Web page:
Often considered a precursor to World War II, the Spanish Civil War of 1936-1939 exemplified the international political instability in the lead-up to the broader conflict. The rise of the Soviet Union generated defensiveness amongst conservative factions who feared Bolshevism, leading many of them, including some in Spain, to turn to fascism as an extreme antidote. The Spanish Civil War reflected this conflict in its two major opponents, each of whom attracted a broad coalition of support.

The Spanish Republicans

The Spanish Republicans comprised the democratically elected government of the Second Spanish Republic, which came to power in 1931 after the abdication of King Alfonso XIII. The Republicans attempted to promote secularization -- which angered Spain’s broadly Catholic population -- and to pass labor reform, which prompted fears about the spread of communism. In the 1936 elections, the Republicans held onto power through the unification of a broad array of leftist interests within the Popular Front movement. The Spanish Socialist Party and Communist Party served as major components of the Popular Front. The CNT, a large anarchist trade union, did not officially join the movement, but its members provided broad electoral support. During the Spanish Civil War, the Popular Front relied upon international volunteers and armed Spanish civilians for its troops.

Popular Front International Support

The Popular Front received international support from countries worried about the spread of fascism and from individuals who saw Nationalist aggression as a violation of democratic principles. The Soviet Union and Mexico sent direct aid in the form of money and weapons. France, though initially neutral, sent aid after French citizens protested in favor of the Republicans. The so-called International Brigade supplied a large number of the Popular Front’s fighters. This group consisted of communists, anarchists, leftists and democrats from around the world, who volunteered in what they saw as a battle against fascism.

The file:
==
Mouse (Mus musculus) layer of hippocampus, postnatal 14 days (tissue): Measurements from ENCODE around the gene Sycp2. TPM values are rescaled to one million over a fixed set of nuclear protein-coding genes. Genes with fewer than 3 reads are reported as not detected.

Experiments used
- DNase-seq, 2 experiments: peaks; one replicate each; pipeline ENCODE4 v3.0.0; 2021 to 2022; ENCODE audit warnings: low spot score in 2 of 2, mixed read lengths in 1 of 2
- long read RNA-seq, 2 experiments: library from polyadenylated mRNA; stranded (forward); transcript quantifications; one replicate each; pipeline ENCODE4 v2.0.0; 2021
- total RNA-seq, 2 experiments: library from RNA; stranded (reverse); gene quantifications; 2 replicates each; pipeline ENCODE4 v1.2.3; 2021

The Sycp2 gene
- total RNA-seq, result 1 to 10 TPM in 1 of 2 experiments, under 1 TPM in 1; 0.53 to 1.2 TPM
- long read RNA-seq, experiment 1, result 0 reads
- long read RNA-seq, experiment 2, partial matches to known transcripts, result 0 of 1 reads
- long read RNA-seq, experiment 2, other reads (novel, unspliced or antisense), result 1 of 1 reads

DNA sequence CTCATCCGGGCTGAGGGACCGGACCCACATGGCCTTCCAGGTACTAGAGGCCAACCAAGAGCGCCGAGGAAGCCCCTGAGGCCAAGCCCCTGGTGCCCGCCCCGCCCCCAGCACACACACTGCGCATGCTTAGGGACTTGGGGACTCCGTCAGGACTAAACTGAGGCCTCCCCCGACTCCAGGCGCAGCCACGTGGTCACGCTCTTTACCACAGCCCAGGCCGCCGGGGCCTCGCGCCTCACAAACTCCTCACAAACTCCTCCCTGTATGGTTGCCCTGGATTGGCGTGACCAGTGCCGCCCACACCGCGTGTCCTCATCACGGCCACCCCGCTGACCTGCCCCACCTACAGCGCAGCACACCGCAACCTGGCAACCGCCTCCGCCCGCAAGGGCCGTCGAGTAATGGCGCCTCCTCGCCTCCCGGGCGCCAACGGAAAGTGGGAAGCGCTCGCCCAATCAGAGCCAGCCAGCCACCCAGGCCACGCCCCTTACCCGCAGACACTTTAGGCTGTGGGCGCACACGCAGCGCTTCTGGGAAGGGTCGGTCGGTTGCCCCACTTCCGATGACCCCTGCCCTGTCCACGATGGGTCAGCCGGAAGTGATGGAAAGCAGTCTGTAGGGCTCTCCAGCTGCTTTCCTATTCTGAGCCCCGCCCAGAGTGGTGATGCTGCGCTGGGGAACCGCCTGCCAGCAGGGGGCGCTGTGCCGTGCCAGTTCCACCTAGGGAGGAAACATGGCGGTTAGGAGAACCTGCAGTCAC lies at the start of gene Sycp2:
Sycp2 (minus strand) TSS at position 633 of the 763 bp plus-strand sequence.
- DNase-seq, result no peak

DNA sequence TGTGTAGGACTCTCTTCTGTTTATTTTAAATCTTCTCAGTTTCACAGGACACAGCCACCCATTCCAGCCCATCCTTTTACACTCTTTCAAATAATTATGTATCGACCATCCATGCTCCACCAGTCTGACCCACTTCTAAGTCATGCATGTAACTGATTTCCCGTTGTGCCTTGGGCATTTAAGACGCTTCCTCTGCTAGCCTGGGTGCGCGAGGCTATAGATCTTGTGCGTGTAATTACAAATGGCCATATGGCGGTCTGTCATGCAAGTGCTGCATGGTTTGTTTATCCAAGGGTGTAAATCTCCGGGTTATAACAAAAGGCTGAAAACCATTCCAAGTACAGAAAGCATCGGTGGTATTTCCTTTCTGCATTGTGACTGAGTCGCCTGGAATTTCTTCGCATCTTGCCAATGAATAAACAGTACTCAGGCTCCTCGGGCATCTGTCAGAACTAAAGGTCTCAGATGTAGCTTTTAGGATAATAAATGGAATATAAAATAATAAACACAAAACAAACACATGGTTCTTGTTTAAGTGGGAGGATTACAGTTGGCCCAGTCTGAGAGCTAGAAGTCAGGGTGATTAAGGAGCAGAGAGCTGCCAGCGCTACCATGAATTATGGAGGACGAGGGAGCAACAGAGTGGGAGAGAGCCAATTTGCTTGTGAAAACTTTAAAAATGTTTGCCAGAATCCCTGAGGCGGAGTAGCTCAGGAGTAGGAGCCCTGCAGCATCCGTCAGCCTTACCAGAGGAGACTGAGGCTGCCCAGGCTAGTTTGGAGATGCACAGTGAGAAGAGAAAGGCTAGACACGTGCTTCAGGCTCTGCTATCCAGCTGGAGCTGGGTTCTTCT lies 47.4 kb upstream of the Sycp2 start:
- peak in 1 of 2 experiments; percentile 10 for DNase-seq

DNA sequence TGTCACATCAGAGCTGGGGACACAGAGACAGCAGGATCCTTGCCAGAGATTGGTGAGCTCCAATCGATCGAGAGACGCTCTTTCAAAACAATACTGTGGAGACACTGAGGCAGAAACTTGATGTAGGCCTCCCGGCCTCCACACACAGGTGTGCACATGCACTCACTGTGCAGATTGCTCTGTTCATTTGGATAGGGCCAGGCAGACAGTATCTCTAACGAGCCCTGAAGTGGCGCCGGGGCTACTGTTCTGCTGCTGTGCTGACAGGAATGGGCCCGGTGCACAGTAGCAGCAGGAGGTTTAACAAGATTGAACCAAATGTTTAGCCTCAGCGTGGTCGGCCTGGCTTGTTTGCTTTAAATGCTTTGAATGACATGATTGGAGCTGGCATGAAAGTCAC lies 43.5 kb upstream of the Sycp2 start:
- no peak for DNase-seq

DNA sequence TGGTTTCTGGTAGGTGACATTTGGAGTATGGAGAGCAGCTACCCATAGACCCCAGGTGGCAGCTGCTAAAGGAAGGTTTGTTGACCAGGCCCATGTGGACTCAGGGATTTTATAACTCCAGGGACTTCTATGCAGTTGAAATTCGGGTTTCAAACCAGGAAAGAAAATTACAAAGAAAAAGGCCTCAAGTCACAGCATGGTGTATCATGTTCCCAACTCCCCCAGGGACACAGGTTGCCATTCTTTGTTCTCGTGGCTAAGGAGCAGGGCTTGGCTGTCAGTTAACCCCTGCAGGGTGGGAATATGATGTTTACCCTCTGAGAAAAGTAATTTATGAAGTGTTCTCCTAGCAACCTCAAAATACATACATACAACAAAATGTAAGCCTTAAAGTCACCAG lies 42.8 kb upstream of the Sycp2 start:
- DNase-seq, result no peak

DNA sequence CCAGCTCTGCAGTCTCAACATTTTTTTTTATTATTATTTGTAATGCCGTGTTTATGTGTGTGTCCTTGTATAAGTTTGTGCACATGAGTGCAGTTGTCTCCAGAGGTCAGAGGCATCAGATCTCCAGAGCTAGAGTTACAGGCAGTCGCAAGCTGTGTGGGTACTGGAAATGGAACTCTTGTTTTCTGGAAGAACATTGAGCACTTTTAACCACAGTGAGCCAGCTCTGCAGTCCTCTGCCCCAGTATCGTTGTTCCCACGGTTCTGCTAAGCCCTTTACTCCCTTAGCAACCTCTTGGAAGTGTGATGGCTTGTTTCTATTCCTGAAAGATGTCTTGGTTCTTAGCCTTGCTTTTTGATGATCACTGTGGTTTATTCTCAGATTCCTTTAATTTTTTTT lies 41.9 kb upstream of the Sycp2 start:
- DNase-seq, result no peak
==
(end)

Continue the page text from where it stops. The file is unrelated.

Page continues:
The Nationalists

The Nationalist movement united conservatives and anti-communists that considered the Popular Front a threat to Spanish identity. Political groups that supported the Nationalists included the Catholic Church, the conservative Carlist Party, the fascist Falange party and the monarchist supporters of Alfonso XIII. The Nationalists also represented Spain’s moneyed classes, and many large landowners counted themselves among their ranks. The Nationalists derived their strength from the Spanish military, under the command of Francisco Franco. Franco not only helped initiate the coup against the Popular Front; he ruled Spain as a dictator for 36 years after the Nationalists triumphed.

Supporters of the Nationalists

Like the Popular Front, the Nationalists attracted a broad array of international support from countries that saw Spain in terms of their own political interests. The Nationalists received major support from Adolf Hitler’s Germany. Germany’s support initially took the form of logistical aid but evolved into the supply of arms, heavy artillery and outright military action in the form of bombings. Through Hitler’s encouragement, the fascist leader of Italy, Benito Mussolini, supplied naval, air and ground support. Portugal also chose to aid the Nationalists and organized a large force of volunteer troops.